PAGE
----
This post is somewhat outside the parameters of the Youth (Question) Forum in that it does not contain a question. Rather, it is part of an ongoing series of responses and answers by young women, who wear turbans, in response to the original question. In support to the concerns young women who wear turbans, or who might consider wearing turbans, and to promote greater understanding on the part of everyone, these responses and <answers> by concerned young women themselves seem very appropriate to continue including.
In responce to the ladies wearing the turban question.
Paji (dear brother),
Sikhi is a religon that regards gender equality as an important part of it?s philosphy. We have been given the prestigous title of Sant Sapahe, Saint Soldier. In most of asia, in past years, we would recognise a sant by his turban and a warrior by his turban (nihang sinhs). Which is what our role is. This then requires us to wear a turban, and for many other reasons:
1- keep our hair tidy
2- cover our heads 24/7
3- For protection ( have you seen gatka players and nihangs with turban?s and chakar?s around their heads)
4- during the guru's time a law was passed by one of the mogul emporer?s that no
person other than Rajas / people of high status could wear a turban, carry weapons and ride a horse. Guru ji then told us to do all of these things, this was a sign that we wear no lower than any Raja. Wearing a turban was a sign of power and superioriority in most of asia, guruji gave us an equality with kings which common people had never had.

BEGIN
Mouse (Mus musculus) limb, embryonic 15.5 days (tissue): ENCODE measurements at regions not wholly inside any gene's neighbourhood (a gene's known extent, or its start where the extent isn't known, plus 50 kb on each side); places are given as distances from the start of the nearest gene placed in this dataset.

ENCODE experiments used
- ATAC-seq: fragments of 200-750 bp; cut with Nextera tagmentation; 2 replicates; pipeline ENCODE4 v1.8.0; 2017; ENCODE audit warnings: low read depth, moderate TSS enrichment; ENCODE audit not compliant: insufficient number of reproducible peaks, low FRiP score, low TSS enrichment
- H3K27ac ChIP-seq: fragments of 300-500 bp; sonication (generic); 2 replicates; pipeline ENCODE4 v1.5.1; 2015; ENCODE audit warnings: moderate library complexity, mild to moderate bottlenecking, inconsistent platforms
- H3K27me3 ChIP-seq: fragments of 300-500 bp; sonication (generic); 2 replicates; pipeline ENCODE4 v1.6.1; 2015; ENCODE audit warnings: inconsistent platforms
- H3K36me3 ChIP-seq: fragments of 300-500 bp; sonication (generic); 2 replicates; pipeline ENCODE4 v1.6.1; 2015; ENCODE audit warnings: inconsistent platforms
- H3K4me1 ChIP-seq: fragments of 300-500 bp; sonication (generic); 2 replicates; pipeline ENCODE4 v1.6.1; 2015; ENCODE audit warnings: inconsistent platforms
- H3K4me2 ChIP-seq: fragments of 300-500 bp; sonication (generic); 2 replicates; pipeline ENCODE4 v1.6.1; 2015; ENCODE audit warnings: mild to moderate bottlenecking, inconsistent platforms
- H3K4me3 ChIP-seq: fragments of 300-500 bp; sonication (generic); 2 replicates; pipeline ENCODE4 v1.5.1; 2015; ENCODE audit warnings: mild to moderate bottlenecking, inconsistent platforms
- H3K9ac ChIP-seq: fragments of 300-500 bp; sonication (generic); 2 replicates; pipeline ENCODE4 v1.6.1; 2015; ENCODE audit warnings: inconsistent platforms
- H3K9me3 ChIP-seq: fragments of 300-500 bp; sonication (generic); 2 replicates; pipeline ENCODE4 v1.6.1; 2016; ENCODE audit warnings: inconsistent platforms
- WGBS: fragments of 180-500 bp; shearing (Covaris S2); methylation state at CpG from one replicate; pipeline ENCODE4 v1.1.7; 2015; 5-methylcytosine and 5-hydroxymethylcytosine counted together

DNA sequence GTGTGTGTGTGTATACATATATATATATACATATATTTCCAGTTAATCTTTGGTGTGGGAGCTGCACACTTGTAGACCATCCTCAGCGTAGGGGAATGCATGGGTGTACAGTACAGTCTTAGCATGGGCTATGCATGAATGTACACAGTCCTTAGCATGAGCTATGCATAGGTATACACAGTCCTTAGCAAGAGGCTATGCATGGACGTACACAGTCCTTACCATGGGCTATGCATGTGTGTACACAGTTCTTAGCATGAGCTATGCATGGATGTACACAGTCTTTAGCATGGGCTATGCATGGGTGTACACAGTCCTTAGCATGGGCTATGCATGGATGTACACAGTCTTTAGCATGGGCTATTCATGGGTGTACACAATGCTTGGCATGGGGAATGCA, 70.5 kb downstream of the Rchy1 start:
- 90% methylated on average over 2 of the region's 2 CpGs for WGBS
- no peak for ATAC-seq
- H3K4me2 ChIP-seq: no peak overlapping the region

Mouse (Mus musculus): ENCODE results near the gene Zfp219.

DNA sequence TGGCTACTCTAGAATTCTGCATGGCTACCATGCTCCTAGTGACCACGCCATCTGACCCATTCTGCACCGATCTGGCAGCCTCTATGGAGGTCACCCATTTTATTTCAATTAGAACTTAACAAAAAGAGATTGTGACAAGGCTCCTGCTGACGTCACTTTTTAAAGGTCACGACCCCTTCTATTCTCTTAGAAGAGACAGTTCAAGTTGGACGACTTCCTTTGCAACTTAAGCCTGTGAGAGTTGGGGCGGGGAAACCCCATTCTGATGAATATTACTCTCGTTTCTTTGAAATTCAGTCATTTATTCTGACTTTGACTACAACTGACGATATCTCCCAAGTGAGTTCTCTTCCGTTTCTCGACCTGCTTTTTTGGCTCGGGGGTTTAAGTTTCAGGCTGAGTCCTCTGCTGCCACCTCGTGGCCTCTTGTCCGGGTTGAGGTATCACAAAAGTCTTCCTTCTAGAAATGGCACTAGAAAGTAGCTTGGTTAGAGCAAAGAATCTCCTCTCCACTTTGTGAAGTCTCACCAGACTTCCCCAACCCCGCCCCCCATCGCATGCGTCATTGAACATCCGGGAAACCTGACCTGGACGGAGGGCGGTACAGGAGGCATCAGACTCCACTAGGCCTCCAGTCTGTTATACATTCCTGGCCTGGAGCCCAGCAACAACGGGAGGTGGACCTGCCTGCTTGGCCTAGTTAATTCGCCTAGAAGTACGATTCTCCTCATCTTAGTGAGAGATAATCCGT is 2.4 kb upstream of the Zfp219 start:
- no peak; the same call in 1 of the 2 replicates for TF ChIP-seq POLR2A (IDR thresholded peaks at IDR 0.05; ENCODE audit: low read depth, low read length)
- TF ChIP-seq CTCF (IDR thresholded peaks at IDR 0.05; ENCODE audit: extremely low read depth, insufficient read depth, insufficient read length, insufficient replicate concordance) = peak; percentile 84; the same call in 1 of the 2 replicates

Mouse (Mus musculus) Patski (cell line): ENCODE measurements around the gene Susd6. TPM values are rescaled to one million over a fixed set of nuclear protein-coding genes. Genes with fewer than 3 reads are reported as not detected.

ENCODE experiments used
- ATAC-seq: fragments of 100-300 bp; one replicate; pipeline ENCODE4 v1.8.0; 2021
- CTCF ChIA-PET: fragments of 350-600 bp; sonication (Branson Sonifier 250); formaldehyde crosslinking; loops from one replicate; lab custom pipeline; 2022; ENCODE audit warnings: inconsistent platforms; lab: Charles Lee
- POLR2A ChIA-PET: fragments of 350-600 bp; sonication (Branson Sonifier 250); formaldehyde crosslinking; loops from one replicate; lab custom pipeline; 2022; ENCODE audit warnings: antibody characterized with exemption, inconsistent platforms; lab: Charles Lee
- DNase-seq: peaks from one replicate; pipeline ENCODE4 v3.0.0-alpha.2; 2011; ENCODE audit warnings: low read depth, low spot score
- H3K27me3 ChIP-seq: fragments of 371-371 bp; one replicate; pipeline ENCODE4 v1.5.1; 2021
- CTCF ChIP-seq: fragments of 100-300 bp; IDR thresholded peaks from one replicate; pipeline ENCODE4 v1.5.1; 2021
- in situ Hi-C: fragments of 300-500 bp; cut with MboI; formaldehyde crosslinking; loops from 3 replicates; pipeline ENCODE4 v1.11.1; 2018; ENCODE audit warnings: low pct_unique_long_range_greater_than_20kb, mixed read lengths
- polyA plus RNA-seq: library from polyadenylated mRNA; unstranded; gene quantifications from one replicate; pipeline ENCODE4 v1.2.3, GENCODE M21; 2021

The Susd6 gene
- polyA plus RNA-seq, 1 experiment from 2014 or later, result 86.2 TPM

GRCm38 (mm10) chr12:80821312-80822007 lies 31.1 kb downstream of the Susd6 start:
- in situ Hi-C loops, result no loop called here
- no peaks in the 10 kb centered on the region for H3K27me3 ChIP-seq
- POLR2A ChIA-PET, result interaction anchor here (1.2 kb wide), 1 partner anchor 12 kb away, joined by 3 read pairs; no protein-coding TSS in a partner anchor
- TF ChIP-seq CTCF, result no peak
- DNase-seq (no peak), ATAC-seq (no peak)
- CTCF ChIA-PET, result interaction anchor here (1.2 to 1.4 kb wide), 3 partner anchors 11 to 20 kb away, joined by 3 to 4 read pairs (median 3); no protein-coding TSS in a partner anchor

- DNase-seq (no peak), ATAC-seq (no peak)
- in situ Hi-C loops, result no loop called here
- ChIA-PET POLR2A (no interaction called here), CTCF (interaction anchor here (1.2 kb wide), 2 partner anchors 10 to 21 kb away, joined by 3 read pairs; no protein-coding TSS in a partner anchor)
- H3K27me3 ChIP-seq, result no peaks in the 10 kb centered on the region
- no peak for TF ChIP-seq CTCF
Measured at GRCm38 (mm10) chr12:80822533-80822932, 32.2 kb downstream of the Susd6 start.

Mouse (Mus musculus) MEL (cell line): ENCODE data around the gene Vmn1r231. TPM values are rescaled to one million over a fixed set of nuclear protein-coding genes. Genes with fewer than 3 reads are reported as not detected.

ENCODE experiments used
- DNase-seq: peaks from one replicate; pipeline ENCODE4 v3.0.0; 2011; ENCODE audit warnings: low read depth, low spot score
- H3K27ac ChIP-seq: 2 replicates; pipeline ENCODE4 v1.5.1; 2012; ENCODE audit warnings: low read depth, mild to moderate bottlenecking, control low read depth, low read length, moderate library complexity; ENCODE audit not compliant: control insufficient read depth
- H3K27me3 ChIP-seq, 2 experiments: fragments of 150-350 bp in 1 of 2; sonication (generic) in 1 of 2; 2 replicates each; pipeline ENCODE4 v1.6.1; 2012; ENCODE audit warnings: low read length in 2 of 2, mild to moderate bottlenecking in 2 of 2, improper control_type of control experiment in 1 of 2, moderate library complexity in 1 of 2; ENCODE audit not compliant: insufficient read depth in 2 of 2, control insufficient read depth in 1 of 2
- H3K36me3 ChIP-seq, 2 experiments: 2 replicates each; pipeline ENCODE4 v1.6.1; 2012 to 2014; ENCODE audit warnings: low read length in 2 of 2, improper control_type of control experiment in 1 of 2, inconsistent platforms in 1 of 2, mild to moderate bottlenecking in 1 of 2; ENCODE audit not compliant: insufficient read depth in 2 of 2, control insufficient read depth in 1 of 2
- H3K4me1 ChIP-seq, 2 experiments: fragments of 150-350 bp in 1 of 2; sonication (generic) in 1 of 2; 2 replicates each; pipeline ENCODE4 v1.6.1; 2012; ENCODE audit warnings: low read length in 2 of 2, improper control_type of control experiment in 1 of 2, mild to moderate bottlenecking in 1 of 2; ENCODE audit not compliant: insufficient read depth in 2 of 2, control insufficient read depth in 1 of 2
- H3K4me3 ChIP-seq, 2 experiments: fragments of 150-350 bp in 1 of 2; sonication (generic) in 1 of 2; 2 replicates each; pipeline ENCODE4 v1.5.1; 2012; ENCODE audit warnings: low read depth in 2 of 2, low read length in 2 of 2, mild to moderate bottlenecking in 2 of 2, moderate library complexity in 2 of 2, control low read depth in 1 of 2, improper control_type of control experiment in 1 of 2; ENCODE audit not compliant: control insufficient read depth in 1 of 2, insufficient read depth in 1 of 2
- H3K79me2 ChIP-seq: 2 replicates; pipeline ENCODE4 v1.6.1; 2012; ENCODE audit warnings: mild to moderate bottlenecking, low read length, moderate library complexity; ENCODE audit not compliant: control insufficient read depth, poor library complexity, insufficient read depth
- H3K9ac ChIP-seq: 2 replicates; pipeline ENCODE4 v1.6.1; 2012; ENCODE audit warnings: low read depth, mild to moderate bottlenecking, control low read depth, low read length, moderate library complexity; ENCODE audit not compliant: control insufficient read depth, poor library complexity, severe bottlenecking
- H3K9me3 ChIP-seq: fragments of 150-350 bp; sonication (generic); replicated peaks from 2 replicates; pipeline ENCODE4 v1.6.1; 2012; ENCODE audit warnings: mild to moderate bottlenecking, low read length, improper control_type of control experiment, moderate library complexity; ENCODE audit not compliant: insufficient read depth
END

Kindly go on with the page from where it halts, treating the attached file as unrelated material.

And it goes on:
5- gender equality, women and men are equal, so what stops a women wearing a turban?
I am not amritdary female, but I do also wear a turban since Vaisakhi. In the gurdwara I go to there are also women who wear a turban but who also seem to be part of a seperate group. I am the only girl who I know of who wear?s a turban and does not belong to that or any other group but that of Akal Purakh. I have also encounted some feeling, because I am not of that group. Although the turban is a sign of high status it is also a sign of humility, one who wear?s a turban regardless of being male or female should respect others for who they choose to be.
In responce to Penji?s (dear sister) reply
It is important to recognise the turban as a very sacred part of a sikhs life. But it must not be mistook for being one of the panj kakar?s (5 k?s).
The Panj Kakar are recognised by the Akal Takhat are:
Kara ; steel bracelet
Kachh ; drawers/shorts ( underwear)
Kangha ; comb
Kirpan ; sword
and Kesh; uncut body hair.....PLEASE NOTE not Keski ( small turban )
If we begin to think of the fifth kakar as keski, does this then mean we can cut our hair but still wear the keski on top? The kesh of a sikh is the stamp of the Guru. And a very important fifth kakar.